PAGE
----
Once they were comfortable with the basic functionality, they began adding extra features like Recommendations and City Guides years later. Additionally, they used existing services to help manage the service, for example using Google Docs to gather feedback and requests from users, which goes to show that you don’t need to do everything yourself when you start in order to build a scalable business.
According to Henrik Kniberg, Agile and Lean Startup consultant and author, Spotify uses a 4-stage iterative product cycle (Think It, Build It, Ship It, Tweak It). When they launched in 2009 with a landing page, they focused on the single feature that mattered most: music streaming experience. With the desktop apps, they were able to test the market in the limited beta run, giving them time to build momentum to tackle the music industry licensing concerns that were sure to come as they planned on expanding to the US.
Image Source: Wired.
They follow the same agile process today to help scale. Each one of Spotify’s four stages are Lean since small teams are always working smartly to test assumptions. The “Think It” stage tests the merit of conceptual MVPs while the “Build It” stage releases a physical MVP only after it’s been tested for quality. The “Ship It” and “Tweak It” phases ensure long-term quality and customer alignment by releasing the MVP gradually, learning from feedback, and iterating tirelessly. We go into detail about the process they follow in our article on Building Minimum Viable Products at Spotify.
Pebble is an e-paper smartwatch, arguably the one that brought the “wearables” market to the mainstream today. After investor funding dried up, founder Eric Migicovsky turned to crowdfunding site Kickstarter for fundraising and ended up becoming the most successful project there, raising more than $10 million from interested customers looking to support development.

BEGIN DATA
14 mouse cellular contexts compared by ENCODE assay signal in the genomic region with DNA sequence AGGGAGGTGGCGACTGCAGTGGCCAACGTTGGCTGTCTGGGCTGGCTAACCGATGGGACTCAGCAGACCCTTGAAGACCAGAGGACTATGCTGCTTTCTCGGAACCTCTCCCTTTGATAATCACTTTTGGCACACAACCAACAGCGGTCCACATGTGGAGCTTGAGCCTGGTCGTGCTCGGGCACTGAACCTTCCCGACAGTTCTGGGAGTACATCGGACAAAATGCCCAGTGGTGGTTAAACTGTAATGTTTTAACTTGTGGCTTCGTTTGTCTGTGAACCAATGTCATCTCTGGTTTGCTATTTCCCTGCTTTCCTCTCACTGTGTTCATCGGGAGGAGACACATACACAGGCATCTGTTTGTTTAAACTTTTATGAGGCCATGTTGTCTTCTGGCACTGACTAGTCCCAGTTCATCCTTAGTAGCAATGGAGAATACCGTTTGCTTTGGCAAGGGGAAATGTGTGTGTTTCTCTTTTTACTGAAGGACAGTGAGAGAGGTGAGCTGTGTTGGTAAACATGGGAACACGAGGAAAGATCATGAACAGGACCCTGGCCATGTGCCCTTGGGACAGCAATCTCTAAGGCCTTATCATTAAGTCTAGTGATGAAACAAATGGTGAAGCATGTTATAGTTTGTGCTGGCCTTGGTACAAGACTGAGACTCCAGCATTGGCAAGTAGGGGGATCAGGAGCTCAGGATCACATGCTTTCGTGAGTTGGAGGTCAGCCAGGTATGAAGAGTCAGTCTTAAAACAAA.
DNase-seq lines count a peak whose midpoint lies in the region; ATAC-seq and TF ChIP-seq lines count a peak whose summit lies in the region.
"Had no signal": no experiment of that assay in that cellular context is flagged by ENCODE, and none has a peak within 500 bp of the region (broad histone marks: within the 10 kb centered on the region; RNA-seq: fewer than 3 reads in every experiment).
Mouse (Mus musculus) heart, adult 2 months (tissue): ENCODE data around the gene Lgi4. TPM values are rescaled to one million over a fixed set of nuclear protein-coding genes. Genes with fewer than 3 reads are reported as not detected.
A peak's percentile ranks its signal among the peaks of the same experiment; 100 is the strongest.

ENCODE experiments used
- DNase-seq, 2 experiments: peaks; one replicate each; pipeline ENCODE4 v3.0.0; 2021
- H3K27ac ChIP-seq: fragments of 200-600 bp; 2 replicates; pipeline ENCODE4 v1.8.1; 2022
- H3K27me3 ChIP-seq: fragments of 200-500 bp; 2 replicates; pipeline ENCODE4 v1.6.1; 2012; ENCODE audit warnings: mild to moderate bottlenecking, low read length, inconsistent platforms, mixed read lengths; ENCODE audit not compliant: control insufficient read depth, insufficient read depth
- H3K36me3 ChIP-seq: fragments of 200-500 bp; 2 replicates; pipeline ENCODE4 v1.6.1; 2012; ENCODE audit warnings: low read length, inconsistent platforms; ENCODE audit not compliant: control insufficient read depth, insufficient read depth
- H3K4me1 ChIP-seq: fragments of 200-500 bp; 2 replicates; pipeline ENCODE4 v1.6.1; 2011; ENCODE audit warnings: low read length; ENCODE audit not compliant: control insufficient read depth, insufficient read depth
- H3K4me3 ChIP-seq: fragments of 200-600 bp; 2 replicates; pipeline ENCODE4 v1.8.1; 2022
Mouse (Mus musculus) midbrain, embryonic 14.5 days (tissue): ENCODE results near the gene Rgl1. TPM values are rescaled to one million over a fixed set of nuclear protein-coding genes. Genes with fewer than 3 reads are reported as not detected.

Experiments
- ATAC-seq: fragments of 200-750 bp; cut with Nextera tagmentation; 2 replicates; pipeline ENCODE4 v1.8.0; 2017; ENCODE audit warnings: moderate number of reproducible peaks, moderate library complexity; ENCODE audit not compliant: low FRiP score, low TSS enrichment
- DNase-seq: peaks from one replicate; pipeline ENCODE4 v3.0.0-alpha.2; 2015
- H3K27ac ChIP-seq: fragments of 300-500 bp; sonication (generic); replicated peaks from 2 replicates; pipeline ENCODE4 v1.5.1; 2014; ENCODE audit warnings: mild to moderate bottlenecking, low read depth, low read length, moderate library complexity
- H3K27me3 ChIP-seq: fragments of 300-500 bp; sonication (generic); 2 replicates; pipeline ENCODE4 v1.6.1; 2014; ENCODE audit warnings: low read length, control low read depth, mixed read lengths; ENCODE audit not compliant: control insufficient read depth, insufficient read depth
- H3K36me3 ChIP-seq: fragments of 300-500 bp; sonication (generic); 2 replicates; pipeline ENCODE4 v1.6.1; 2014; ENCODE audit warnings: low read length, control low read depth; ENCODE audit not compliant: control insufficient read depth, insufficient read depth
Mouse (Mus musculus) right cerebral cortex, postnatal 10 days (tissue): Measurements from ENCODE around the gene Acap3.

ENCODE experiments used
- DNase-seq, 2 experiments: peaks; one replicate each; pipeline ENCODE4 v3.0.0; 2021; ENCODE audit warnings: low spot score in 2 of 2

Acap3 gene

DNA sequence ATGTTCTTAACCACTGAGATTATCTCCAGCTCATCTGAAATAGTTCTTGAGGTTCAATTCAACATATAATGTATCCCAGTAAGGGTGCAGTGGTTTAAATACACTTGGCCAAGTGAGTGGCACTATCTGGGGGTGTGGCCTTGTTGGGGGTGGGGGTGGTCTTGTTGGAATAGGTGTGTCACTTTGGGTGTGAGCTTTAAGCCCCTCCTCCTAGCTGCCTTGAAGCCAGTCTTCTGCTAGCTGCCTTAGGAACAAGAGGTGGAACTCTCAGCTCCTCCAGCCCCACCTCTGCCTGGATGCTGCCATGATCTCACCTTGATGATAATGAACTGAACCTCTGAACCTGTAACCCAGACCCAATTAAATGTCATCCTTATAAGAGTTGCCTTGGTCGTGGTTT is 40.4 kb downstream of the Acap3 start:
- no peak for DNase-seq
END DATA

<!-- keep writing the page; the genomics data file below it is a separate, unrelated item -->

Image Source: Pebble’s Kickstarter page.
Migicovsky recorded an explainer video to demonstrate the prototype and asked interested customers to contribute. They reached the original goal of $100,000 in 2 hours and by the end of the week had raised $600,000. When the funding round on Kickstarter ended, more than 60,000 people had pledged $10.2 million to the project and Pebble went on to develop the watch for consumers. As of March 20, 2014, Pebble has sold over 400,000 units.
Testing the Riskiest Assumptions
In his book, The Lean Startup, Eric Ries writes about how to choose what to test when designing an MVP:
“When one is choosing among the many assumptions in a business plan, it makes sense to test the riskiest assumptions first. If you can’t find a way to mitigate these risks toward the ideal that is required for a sustainable business, there is no point in testing the others.”
For most startups, the riskiest assumption is the existence of the market. For Dropbox, that assumption was that people wanted to use a file synchronization service. For Zappos, it was that people would buy shoes online. For Airbnb, it was that they would be willing to live at a stranger’s house as opposed to in a hotel. And in each of these cases, they designed their minimum viable product to answer those questions.